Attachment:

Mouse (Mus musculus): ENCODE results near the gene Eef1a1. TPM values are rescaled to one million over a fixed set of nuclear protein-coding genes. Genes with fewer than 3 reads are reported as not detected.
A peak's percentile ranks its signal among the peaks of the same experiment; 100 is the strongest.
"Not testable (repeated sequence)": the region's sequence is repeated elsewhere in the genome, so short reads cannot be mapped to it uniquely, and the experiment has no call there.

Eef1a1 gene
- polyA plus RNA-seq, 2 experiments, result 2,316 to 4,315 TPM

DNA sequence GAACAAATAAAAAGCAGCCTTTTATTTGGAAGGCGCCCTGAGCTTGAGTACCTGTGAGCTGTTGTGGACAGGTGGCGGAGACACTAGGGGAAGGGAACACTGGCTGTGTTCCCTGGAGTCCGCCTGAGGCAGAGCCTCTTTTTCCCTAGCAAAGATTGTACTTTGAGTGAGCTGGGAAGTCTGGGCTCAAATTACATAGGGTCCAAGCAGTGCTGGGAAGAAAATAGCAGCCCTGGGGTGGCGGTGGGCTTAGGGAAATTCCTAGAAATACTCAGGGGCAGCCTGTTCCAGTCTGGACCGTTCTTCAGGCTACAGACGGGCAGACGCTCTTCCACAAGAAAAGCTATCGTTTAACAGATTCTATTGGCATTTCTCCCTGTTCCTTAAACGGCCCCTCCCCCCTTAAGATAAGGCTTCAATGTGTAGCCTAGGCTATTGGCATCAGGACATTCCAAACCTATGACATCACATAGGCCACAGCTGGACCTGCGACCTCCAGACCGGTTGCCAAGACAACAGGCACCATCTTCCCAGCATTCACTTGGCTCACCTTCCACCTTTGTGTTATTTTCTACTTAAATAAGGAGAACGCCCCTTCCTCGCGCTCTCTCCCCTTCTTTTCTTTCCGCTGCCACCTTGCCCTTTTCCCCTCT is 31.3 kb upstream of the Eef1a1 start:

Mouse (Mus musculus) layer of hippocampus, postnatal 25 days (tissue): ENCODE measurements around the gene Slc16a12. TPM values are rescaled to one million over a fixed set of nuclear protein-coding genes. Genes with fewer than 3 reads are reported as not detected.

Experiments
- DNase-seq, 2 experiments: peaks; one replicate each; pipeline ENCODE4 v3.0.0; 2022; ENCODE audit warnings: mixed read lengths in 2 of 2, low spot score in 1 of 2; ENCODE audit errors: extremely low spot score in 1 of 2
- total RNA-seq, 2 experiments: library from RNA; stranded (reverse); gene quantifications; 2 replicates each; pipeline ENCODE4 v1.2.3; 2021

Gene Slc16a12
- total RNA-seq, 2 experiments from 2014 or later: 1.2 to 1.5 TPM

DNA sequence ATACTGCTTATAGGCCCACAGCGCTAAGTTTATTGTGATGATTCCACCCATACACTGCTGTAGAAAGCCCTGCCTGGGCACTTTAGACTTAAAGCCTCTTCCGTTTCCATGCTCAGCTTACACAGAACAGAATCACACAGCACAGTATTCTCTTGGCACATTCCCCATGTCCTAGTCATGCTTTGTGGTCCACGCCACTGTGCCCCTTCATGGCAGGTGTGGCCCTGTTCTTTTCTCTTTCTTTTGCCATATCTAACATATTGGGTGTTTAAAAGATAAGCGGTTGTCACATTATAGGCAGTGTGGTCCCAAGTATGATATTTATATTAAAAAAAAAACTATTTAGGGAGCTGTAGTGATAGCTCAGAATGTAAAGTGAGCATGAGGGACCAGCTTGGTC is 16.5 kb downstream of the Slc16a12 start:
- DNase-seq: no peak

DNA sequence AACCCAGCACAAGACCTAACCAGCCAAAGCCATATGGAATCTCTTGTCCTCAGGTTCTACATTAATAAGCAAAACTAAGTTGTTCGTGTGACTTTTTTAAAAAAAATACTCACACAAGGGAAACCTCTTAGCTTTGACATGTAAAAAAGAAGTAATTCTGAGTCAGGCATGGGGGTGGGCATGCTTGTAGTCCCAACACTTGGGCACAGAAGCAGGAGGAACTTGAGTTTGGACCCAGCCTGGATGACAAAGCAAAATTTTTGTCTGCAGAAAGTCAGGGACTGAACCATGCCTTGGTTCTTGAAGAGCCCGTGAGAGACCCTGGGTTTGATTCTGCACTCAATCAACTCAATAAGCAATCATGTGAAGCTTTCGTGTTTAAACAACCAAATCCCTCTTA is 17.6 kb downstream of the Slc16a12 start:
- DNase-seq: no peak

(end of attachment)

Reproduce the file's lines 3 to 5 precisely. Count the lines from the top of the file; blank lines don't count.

"Not testable (repeated sequence)": the region's sequence is repeated elsewhere in the genome, so short reads cannot be mapped to it uniquely, and the experiment has no call there.

Eef1a1 gene
- polyA plus RNA-seq, 2 experiments, result 2,316 to 4,315 TPM